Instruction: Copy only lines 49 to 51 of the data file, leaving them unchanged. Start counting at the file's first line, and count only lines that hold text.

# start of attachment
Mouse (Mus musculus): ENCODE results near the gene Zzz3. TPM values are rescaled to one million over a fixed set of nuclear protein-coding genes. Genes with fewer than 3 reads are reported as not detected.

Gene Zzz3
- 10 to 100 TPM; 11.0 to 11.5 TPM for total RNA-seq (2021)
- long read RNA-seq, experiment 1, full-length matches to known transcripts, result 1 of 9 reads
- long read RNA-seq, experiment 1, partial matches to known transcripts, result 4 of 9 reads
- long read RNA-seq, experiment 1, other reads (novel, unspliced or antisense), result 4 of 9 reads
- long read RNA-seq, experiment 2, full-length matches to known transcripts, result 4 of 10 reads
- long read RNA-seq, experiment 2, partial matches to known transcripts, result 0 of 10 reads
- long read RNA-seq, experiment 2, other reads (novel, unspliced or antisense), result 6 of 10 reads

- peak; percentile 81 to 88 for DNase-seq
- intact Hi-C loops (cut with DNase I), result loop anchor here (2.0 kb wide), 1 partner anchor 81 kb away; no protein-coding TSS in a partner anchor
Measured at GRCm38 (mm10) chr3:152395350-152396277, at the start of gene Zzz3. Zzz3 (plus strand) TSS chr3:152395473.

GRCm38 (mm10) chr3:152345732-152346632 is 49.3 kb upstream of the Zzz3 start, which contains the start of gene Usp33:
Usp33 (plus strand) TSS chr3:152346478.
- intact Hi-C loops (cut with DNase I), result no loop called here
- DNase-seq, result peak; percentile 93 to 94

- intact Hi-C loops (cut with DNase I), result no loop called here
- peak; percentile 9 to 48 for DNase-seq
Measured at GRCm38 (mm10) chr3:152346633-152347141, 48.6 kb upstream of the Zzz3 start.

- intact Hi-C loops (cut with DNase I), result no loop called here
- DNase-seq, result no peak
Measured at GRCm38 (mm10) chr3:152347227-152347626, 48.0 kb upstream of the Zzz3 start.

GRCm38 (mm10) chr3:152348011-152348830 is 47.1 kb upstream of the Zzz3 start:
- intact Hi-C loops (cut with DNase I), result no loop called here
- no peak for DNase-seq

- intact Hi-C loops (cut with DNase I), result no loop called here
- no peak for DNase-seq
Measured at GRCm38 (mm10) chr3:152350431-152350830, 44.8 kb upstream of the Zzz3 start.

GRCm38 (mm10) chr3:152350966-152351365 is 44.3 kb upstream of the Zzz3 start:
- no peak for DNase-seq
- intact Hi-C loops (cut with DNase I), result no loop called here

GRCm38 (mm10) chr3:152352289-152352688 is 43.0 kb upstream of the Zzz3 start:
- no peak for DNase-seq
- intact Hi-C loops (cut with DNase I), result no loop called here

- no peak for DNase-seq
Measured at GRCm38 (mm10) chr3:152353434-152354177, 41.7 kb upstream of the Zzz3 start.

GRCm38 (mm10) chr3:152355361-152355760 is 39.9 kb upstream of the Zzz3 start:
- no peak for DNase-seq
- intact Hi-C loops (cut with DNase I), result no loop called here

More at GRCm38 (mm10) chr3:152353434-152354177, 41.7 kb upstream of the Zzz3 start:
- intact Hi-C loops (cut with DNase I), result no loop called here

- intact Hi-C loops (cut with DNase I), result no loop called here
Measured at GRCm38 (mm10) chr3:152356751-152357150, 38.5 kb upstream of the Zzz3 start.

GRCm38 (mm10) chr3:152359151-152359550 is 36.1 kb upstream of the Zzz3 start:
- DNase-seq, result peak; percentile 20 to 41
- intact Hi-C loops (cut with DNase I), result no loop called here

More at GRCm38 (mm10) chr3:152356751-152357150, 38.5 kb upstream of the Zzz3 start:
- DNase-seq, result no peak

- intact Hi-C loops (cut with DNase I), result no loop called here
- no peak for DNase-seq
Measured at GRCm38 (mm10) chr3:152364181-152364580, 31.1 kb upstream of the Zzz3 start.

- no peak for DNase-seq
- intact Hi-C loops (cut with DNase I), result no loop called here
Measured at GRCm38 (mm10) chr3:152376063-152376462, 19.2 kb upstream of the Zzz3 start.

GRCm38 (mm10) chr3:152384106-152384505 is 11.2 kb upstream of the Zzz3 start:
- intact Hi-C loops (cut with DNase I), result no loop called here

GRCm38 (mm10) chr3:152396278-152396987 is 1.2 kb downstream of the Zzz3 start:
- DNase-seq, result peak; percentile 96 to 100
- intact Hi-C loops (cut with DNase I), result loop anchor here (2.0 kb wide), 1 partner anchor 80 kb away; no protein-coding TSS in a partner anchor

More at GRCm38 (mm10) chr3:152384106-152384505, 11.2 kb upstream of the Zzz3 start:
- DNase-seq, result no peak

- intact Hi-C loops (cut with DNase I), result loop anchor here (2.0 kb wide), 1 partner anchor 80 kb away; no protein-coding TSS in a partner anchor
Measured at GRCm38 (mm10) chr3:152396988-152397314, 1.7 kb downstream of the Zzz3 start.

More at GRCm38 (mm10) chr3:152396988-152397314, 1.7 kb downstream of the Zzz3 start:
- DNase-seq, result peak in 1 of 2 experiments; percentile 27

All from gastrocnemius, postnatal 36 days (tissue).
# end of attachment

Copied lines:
- intact Hi-C loops (cut with DNase I), result no loop called here
- no peak for DNase-seq
Measured at GRCm38 (mm10) chr3:152364181-152364580, 31.1 kb upstream of the Zzz3 start.